Aquaponics is an ecological and sustainable method of food production in which fish and vegetables are grown together in a constructed aquatic ecosystem. Aquaponics is the synthesis of aquaculture (the farming of fish and other marine life) and hydroponics (growing plants without soil).
Aquaculture + Hydroponics = Aquaponics
Aquaponics mimics a natural, aquatic ecosystem. The nutrient-rich effluent from the fish fertilizes the water which is pumped to vegetable grow beds while bacteria convert the effluent into usable nutrients for the plants. The plants in turn absorb the nutrients from the water, thereby purifying the water which flows back to the fish.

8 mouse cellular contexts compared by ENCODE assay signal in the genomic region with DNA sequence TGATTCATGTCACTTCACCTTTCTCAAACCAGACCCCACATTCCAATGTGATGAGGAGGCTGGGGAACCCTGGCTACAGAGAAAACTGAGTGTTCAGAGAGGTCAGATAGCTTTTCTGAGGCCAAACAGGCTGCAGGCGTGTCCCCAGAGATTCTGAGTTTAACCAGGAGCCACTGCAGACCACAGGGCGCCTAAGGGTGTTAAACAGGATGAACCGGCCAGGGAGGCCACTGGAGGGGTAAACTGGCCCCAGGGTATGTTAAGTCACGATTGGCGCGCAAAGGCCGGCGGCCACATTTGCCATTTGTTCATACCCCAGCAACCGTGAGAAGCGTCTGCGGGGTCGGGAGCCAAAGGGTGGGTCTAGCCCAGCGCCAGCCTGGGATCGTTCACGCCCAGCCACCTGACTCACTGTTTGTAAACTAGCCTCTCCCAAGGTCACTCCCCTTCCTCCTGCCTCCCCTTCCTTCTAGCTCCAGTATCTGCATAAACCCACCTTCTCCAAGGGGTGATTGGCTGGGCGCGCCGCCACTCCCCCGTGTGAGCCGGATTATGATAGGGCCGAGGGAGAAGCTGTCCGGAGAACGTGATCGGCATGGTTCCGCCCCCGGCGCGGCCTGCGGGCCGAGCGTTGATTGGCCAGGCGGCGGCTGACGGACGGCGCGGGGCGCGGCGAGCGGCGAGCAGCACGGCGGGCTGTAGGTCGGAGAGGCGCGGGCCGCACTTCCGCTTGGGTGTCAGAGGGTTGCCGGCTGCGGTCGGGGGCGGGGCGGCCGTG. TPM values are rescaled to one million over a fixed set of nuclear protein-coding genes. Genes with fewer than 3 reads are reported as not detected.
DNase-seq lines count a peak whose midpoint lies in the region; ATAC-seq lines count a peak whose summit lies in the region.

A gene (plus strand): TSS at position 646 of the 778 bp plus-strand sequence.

The same water continually recirculates within the system (with minimal loss due to evapo-transpiration and harvest), which makes aquaponics the world’s most water-efficient method of food production. In fact, aquaponics uses 90-95% less water than conventional field agriculture. Aquaponics also requires less labor and energy than conventional agriculture, and can produce 10 to 20 times more food in a given amount of space. Furthermore, since no soil is required, aquaponics is the ideal method of farming in and around cities or other environments where soil is scarce.